“We’re gonna end up on top of this Tour at some point or another.”
That was UnitedHealthcare team manager Mike Tamayo’s quote at the end of this year’s Tour of California. For the second year in a row Rory Sutherland, their top GC riders, had finished seventh.
Today, Tamayo is significantly closer to ending up on top in California, not to mention Utah and the US Pro Cycling Challenge.
The team just signed ProTeam riders Jason McCartney and Philip Deignan from RadioShack, and Jeff Louder from BMC Racing as well as domestic riders Ben Day from Kenda/5-hour Energy and Jay Thomson from Bissell.
“These kinds of riders have won races, and having them step up, we are looking forward to having new cards to play,” said Tamayo. “We welcome having more cards to play and several riders who could potentially be general classification leaders. It is my job to keep them focused and riding well together.”
Putting aside the classic “cards” analogy for a moment, it’s clear that UHC is inexorably moving up the ranks. Last year the health insurance sponsor funded a major increase in budget and a license upgrade to Pro Continental. Then they brought in time trial legend Chris Boardman (and his beautiful matte black race bikes) to work with Sutherland in the wind tunnel.
They also increased the degree of difficulty of their race calendar, lining up at the Volta a Algarve, Settimana Internazionale di Coppi Bartali, Driesdaagse de Panne, Giro del Trentino and Vuelta a Asturias. Those races necessitated the hiring of former Omega Pharma-Lotto DS Hendrik Redant as European team director.
There are only two teams with Pro Continental licenses in the United States. UHC and Team Type 1. The stylistic contrast between the two is dramatic. Tamayo’s team is low key compared to the high profile operation run by Phil Sutherland.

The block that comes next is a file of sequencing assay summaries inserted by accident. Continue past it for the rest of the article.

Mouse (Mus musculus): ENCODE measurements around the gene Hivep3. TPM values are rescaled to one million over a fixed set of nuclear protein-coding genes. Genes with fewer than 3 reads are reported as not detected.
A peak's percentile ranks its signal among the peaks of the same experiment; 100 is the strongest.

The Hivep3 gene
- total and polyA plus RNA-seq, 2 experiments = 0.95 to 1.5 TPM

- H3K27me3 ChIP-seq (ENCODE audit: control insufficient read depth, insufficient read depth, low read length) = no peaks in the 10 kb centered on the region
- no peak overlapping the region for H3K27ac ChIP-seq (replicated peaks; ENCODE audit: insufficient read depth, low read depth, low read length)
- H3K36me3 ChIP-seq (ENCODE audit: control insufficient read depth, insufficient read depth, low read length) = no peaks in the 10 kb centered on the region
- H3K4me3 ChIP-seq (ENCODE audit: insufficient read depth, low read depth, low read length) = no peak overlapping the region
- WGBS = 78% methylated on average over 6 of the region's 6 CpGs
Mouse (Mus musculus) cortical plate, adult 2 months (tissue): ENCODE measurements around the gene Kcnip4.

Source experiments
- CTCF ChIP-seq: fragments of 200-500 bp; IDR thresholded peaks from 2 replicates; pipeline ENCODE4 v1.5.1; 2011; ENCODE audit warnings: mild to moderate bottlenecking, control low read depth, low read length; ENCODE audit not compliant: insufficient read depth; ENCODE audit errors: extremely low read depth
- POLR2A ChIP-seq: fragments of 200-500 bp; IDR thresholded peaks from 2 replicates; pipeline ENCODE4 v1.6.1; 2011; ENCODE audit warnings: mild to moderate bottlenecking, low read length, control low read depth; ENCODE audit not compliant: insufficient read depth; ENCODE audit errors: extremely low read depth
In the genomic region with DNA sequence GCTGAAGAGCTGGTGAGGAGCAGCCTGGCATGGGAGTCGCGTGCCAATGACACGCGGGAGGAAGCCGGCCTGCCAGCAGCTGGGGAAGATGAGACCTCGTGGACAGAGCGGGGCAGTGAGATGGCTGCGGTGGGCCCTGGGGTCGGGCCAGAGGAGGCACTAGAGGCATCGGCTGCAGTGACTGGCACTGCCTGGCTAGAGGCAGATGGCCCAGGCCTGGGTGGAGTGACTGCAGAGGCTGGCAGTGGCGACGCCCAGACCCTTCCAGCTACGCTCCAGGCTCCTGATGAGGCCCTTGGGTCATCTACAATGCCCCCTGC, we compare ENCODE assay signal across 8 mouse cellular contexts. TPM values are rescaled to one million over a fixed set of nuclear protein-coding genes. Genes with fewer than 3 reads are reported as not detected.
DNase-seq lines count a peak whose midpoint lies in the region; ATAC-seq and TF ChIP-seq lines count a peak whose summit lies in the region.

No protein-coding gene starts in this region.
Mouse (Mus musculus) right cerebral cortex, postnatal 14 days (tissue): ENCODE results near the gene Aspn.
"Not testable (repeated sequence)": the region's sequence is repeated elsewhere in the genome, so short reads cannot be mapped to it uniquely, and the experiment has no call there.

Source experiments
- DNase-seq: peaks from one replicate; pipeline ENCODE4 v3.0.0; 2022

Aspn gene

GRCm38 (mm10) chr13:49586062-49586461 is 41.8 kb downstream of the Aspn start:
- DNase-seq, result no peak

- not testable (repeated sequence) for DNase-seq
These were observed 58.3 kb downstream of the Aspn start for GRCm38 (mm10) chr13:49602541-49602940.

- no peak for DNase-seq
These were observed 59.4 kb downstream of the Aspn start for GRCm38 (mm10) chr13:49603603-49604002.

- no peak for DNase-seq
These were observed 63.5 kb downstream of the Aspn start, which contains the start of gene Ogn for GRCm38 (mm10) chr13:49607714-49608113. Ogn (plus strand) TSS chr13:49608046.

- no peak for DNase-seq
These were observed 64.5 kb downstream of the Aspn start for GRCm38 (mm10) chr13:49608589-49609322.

The Team Type 1 owner has been aggressive is public relations, promoting his diabetes message, announcing health initiatives in Rwanda and selling his autobiography at races. It’s essentially Livestrong junior and we say that as a compliment. Any team with a mission beyond winning races is to be applauded. Still, the style differences are huge.
Having spent most of the Tour of California with UnitedHealthcare, we can say this is a well run operation and that’s part of the reason big name riders are interested to sign on, former riders are happy to return and current riders determined to stay. Tamayo is a master of logistics, the squad is hyper organized but still retains a family atmosphere left over from their humble beginnings as Healthnet and Ouch.
In fact, if there was one potential flaw in the operation it’s that the team is too damn nice. However more races in Europe is the cure for that. Something about battling in the rain in Belgium that hardens guys up.
“We liked a lot of the races that we did this year and we are looking forward to a lot of the races again next year,” said Tamayo. “We will have a stronger and deeper team and the organization will be better able to handle the curve balls that come at us at a European level. We are looking forward to season number two over in Europe.”
With McCartney and Deignan on-board, the top looks closer than ever.